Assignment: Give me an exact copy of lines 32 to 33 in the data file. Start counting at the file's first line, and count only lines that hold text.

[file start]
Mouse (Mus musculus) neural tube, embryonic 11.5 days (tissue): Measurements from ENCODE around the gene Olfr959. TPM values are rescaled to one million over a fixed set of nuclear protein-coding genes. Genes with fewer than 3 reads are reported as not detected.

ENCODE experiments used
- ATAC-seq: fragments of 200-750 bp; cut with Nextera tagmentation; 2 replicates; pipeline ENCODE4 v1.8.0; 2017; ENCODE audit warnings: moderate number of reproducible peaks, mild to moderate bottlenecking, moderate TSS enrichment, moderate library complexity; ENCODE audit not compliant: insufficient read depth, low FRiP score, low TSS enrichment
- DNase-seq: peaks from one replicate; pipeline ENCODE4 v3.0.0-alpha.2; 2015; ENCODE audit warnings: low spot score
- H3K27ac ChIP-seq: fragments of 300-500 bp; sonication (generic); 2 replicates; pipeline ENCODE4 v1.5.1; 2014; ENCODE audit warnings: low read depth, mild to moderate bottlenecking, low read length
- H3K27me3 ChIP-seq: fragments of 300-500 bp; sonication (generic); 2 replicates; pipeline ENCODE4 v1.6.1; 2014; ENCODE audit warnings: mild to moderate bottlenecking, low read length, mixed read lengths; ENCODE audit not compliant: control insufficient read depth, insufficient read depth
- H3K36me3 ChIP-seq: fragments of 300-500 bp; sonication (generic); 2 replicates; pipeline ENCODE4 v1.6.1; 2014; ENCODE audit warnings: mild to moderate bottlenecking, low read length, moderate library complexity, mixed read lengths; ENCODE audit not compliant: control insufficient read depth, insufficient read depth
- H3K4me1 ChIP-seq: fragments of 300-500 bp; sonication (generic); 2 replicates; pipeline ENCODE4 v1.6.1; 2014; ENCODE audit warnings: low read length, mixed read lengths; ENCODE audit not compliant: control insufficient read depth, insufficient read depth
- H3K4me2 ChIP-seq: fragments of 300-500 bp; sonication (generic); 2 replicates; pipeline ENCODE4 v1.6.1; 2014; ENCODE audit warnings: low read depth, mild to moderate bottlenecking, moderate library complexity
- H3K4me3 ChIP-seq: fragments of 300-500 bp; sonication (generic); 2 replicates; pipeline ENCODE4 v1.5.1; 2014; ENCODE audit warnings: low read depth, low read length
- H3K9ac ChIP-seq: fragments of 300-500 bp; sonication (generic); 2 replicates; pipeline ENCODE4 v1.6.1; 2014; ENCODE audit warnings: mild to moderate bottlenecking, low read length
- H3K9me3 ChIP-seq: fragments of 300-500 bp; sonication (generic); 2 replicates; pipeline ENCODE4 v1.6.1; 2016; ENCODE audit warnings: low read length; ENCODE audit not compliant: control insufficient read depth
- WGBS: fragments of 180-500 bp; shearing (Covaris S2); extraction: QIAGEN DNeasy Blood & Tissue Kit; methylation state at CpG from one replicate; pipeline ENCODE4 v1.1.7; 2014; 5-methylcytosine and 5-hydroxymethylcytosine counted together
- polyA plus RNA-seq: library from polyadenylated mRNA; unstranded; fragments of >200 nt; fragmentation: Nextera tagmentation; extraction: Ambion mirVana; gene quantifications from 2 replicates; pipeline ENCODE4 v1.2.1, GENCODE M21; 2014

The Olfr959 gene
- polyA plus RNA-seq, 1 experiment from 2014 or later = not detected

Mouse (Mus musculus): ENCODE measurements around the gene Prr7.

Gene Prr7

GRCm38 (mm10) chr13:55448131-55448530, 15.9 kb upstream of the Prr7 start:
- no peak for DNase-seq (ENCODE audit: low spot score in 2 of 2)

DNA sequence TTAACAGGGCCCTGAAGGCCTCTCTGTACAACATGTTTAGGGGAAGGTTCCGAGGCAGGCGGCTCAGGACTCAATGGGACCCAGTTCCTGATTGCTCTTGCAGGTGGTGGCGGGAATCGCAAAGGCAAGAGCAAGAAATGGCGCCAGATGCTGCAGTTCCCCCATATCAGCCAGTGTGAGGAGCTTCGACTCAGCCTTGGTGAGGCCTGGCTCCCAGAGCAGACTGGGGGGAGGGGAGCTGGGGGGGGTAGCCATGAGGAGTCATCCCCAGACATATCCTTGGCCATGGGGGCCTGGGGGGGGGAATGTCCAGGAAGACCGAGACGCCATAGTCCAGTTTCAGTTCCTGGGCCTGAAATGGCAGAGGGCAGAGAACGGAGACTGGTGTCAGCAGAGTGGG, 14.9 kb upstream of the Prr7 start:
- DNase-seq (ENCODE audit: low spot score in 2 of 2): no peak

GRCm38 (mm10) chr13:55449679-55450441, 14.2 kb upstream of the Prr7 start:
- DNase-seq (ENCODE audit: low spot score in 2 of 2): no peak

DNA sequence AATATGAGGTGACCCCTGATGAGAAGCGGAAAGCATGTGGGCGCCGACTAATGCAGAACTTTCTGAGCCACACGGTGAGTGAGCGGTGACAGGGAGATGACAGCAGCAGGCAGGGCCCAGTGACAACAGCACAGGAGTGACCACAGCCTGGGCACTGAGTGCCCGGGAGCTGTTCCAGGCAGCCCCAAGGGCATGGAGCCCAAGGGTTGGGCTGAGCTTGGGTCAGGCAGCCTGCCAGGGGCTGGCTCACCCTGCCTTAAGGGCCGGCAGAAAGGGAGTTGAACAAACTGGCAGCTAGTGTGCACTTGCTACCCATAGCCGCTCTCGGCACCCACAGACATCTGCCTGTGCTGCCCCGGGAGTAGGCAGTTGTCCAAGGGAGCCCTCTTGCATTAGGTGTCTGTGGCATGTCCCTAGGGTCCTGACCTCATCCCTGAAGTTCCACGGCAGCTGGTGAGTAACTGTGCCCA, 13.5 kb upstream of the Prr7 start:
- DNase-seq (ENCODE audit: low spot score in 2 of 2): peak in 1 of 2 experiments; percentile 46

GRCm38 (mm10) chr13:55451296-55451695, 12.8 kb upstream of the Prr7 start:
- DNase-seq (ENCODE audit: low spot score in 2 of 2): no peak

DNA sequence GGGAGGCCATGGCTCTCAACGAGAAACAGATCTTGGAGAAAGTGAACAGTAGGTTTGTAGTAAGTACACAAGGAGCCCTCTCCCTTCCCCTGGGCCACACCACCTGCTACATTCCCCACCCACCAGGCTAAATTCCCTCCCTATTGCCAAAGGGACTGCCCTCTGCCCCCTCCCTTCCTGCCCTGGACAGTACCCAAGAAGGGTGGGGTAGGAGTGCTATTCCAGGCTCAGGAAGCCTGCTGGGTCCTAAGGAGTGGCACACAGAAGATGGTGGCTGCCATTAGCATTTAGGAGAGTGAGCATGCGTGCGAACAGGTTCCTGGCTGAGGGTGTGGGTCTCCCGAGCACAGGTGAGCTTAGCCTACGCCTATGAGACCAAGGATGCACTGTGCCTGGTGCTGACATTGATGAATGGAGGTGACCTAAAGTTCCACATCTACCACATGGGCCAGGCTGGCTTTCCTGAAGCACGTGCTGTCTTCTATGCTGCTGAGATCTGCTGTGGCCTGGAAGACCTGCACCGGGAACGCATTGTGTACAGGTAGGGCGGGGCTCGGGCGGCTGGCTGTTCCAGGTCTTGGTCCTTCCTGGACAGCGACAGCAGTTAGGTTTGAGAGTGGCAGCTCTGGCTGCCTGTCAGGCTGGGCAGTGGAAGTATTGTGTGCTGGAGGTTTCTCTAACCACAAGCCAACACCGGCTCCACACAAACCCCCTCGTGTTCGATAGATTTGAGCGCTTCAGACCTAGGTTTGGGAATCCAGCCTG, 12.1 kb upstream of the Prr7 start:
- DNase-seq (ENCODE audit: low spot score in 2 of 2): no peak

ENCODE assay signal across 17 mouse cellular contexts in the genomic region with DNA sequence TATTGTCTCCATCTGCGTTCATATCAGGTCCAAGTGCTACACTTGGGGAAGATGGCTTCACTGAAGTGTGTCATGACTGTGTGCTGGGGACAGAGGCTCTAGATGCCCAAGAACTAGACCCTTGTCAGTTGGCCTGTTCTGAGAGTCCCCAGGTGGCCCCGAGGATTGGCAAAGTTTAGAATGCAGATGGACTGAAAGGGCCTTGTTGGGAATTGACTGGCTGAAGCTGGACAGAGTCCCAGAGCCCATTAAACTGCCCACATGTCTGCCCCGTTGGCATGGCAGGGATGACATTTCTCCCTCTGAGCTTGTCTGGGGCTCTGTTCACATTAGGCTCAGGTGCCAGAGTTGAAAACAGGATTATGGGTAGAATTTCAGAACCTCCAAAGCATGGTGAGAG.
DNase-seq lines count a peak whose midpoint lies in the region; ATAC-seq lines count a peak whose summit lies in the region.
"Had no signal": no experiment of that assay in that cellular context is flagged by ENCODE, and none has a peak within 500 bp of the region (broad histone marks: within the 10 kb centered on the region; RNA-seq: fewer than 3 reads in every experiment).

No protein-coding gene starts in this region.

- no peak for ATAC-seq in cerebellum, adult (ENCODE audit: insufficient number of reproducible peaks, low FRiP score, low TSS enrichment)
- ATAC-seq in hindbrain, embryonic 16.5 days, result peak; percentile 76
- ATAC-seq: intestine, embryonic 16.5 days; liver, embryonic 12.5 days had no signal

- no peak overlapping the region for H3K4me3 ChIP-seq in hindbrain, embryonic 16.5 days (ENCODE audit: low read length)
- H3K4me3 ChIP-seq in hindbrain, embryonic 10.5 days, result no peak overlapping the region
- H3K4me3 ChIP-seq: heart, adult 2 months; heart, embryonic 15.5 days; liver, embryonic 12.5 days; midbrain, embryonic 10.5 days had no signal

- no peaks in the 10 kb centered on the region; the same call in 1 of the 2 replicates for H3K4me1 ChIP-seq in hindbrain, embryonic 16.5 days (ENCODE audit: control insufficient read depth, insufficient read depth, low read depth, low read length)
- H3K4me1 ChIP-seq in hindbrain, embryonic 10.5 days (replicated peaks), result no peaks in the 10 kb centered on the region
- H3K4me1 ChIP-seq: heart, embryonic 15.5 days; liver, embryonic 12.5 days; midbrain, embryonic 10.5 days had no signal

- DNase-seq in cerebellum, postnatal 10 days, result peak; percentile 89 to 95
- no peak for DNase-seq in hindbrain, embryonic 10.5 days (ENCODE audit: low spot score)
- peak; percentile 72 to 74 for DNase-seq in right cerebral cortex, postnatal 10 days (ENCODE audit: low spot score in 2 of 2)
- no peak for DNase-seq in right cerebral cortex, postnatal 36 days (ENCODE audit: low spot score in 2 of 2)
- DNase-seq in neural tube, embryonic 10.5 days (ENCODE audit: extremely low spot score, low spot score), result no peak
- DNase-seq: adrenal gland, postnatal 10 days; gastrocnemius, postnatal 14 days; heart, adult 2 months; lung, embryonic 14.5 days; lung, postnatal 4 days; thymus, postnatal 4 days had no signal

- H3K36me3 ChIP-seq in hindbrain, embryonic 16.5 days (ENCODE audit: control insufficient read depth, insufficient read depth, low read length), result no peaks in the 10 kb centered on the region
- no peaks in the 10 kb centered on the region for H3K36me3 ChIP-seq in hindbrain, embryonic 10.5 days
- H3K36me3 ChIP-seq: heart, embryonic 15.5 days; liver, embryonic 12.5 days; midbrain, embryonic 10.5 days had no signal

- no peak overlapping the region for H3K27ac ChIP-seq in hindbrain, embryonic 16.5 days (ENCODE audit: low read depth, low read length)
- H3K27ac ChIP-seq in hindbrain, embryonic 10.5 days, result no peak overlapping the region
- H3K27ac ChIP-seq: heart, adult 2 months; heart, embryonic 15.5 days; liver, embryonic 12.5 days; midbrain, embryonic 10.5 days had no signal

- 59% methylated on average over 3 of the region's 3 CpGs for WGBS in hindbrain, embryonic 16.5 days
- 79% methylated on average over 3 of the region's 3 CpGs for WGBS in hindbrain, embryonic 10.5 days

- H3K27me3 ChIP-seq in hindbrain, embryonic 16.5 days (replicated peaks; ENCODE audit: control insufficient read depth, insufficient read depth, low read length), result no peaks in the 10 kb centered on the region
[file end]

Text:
DNase-seq lines count a peak whose midpoint lies in the region; ATAC-seq lines count a peak whose summit lies in the region.
"Had no signal": no experiment of that assay in that cellular context is flagged by ENCODE, and none has a peak within 500 bp of the region (broad histone marks: within the 10 kb centered on the region; RNA-seq: fewer than 3 reads in every experiment).